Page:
4:14 pm, October 25th | by Amy Tennery
Twitter CEO Dick Costolo is having a rough day.
2:30 pm, September 5th | by Amy Tennery
You thought moguls work every day? Heck, no! They’re out tweeting (occasionally indecipherable) pearls of wisdom and personal updates on their Labor Day weekend plans, naturally.
And, of course, this seemed like the perfect opportunity to round up a few of the best, most random and — yes — hilarious personal updates from our favorite moguls this holiday weekend.
3:33 pm, July 8th | by Hillary Reinsberg
A $400 million investment in Twitter this week from Yuri Milner’s DST Global values the company at $8 billion. Call it a bubble, but we had to ask, at least in theory, if this valuation would put the company’s founders in the billionaire category.
It’s unknown exactly how big of a stake the founders have in the company, but at an $8 billion valuation, you’d have to own 12 percent to be a billionaire. We did some digging to try and investigate whether Biz, Ev and the rest have crossed the line into 10 figures.
5:00 pm, June 11th | by Amy Tennery
This week’s winner? Dick Costolo.
How fortuitous that Weinergate erupted just after Twitter’s CEO announced the site’s soon-to-be-launched photo-sharing service? Indeed, in a weekly news cycle dominated by a certain congress member, Costolo was the true winner. The scandal diverted more news buzz to the site than any other Twitter-adjacent events in the last year. Nothing to sniff at.
10:21 am, June 7th | by Amy Tennery
We’re sure Twitter CEO Dick Costolo isn’t delighting in the misfortune of Rep. Anthony Weiner… probably. But Twitter’s first political scandal is a watershed moment for the site — and it’s got the buzz to prove it.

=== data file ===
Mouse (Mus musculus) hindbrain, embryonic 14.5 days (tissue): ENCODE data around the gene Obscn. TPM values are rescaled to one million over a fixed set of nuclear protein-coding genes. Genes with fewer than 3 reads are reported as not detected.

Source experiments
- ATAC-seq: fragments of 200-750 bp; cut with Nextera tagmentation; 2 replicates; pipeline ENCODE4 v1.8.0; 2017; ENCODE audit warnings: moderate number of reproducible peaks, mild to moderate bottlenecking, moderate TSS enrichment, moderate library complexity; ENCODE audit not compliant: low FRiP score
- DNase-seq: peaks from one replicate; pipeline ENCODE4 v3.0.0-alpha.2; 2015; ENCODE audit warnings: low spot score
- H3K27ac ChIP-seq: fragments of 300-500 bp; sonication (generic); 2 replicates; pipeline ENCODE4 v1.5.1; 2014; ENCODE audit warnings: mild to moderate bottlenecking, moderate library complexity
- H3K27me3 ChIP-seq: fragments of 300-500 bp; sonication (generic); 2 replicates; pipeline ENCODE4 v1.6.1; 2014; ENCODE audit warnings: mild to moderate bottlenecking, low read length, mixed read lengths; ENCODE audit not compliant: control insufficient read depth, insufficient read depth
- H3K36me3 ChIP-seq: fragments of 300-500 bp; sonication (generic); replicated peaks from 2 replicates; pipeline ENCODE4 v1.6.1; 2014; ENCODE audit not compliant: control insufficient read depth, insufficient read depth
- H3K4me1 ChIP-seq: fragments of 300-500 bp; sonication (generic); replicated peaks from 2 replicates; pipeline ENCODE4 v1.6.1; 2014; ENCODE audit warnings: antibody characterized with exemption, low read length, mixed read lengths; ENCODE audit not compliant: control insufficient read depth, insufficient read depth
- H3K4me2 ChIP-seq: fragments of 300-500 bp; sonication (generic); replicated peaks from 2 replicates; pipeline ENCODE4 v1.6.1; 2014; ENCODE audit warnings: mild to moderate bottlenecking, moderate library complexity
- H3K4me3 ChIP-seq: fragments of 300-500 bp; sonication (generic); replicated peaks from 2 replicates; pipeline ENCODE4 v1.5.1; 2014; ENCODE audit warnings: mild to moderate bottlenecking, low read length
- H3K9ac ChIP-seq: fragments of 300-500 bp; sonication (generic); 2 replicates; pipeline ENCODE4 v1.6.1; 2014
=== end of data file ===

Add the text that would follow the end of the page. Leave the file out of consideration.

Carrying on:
While it may be too soon to gauge the total traffic boost Twitter has seen from the Weinergate scandal, it’s a safe bet that the total activity is up big time (as it has been with other major news stories like the Royal Wedding and the death of Osama bin Laden). But what about Twitter mentions outside the tweeterverse? On that scale, it would seem that the Weiner-wiener fallout is the biggest thing to happen to the website all year.
6:25 pm, June 6th | by Hillary Reinsberg
We’re going to bet Twitter CEO Dick Costolo is biting his tongue. (Insert obligatory Twitter-Dick joke here!)
Just last week Costolo made two important claims. 1) He said of Twitter: “We are a remarkably successful business.” And 2) He talked about Twitter’s foray into its own photo-sharing services. This followed the news from a few days before that third-party photo service TwitPic would now own all photos uploaded to the service by users.
Anthony Weiner, take note: Twitter would never try to own any post of your member… ship.
4:13 pm, June 1st | by Hillary Reinsberg
Twitter CEO Dick Costolo seems a little over-the-top chipper about the social network’s future. Perhaps it’s the photo sharing service the company’s launching. Perhaps it’s the fact that President Obama just appointed him to a presidential committee. But it might just be that Twitter’s finally making some wise business decisions, and starting to reap the benefits.
Costolo talked about Twitter today at the D9 conference in California, most notably announcing Twitter’s foray into photo sharing, according to CNET. Twitter will now offer its own way to share photos through tweets, without having to go through third-party services.
3:50 pm, May 27th | by Hillary Reinsberg
Political acumen and tech know-how don’t necessarily yield the same skill set, but there have been some cozy Washington-Silicon Valley switcheroos as of late. It’s a shame D.C. and California are so far apart, because it’s looking like a couple people are going to be making the cross-country trip.
Just a day after we found out two Washington advisers were hired to join Facebook, we’ve now learned that Twitter’s CEO Dick Costolo was appointed to an advisory committee by President Obama, according to the Washington Post. Costolo will serve on the national security and telecommunications advisory board. This match-up seems to make sense. Facebook’s political hires, however, were a little more surprising.